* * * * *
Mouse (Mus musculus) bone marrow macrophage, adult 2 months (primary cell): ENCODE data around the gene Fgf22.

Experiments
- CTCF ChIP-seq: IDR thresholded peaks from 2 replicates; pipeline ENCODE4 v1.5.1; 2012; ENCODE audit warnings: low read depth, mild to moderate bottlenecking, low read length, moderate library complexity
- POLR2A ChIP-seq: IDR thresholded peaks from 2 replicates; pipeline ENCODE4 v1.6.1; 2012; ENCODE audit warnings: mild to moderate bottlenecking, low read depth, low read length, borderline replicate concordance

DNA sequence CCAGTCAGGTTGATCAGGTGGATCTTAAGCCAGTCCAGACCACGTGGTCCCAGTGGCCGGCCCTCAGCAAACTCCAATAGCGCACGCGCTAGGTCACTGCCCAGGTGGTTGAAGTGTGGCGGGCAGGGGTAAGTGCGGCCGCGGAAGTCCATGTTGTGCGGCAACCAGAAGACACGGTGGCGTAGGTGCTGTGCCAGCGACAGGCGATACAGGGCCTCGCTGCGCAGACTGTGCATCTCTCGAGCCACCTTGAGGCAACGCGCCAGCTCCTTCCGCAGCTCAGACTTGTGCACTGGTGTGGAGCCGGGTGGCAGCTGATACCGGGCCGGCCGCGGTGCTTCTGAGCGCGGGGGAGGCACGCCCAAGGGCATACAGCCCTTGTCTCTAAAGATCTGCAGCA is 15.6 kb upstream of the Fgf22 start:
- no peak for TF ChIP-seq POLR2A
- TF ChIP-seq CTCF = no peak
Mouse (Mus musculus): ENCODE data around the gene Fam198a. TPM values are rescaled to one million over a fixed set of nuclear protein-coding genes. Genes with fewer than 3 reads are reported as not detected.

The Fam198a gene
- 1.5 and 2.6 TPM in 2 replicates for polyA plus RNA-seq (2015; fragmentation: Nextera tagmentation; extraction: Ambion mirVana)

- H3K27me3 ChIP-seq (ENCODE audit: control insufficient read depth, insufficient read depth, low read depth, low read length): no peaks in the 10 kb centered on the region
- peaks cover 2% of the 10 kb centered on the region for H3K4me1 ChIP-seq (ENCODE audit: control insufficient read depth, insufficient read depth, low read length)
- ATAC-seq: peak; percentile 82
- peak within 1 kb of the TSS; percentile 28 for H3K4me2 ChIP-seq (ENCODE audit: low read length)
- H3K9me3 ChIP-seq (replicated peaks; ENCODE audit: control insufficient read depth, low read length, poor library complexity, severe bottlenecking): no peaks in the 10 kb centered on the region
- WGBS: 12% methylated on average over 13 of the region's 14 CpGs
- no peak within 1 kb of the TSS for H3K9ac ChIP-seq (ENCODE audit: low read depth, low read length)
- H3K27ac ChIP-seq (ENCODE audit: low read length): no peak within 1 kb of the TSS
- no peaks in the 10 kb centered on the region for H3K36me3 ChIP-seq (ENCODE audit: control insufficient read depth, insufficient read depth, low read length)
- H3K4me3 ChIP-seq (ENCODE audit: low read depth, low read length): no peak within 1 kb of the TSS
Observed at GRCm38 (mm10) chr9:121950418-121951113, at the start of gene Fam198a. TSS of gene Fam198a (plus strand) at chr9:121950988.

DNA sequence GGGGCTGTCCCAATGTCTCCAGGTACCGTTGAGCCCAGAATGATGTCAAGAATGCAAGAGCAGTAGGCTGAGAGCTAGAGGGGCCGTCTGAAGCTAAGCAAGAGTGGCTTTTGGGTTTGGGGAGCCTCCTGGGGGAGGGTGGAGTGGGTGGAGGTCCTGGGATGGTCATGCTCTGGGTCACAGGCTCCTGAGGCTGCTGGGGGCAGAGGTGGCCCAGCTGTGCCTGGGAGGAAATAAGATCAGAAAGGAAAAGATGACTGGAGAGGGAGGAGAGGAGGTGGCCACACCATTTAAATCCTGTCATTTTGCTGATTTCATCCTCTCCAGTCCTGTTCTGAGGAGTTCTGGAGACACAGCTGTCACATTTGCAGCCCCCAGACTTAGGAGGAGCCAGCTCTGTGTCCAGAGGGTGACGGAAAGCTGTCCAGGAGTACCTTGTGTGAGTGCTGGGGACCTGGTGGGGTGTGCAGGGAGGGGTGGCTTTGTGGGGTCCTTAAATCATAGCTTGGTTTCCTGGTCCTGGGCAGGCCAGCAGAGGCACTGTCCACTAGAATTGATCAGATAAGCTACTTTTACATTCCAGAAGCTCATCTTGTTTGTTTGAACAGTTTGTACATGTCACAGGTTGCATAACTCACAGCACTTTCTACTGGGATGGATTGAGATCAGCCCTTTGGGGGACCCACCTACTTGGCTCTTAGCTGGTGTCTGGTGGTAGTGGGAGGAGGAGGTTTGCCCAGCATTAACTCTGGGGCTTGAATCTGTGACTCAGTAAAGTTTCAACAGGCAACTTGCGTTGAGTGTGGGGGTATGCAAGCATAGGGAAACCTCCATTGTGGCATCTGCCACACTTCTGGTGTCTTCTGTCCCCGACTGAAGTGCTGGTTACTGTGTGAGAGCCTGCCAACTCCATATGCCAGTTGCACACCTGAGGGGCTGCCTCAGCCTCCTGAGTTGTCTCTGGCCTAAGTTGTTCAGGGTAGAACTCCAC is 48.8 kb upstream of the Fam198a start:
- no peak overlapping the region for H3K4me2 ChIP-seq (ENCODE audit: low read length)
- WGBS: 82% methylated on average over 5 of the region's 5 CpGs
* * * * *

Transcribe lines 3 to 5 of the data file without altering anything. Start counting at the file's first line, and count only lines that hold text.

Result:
- CTCF ChIP-seq: IDR thresholded peaks from 2 replicates; pipeline ENCODE4 v1.5.1; 2012; ENCODE audit warnings: low read depth, mild to moderate bottlenecking, low read length, moderate library complexity
- POLR2A ChIP-seq: IDR thresholded peaks from 2 replicates; pipeline ENCODE4 v1.6.1; 2012; ENCODE audit warnings: mild to moderate bottlenecking, low read depth, low read length, borderline replicate concordance

DNA sequence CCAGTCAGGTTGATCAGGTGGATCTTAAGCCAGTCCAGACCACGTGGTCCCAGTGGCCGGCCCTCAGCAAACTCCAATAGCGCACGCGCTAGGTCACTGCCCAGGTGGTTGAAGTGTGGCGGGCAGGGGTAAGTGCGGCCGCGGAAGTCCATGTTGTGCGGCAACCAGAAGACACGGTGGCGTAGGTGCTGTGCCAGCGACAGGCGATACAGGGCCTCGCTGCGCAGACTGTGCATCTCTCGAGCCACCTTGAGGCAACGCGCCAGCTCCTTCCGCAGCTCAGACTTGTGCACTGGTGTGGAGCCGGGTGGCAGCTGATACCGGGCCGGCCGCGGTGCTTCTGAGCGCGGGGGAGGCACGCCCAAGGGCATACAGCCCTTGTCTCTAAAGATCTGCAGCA is 15.6 kb upstream of the Fgf22 start: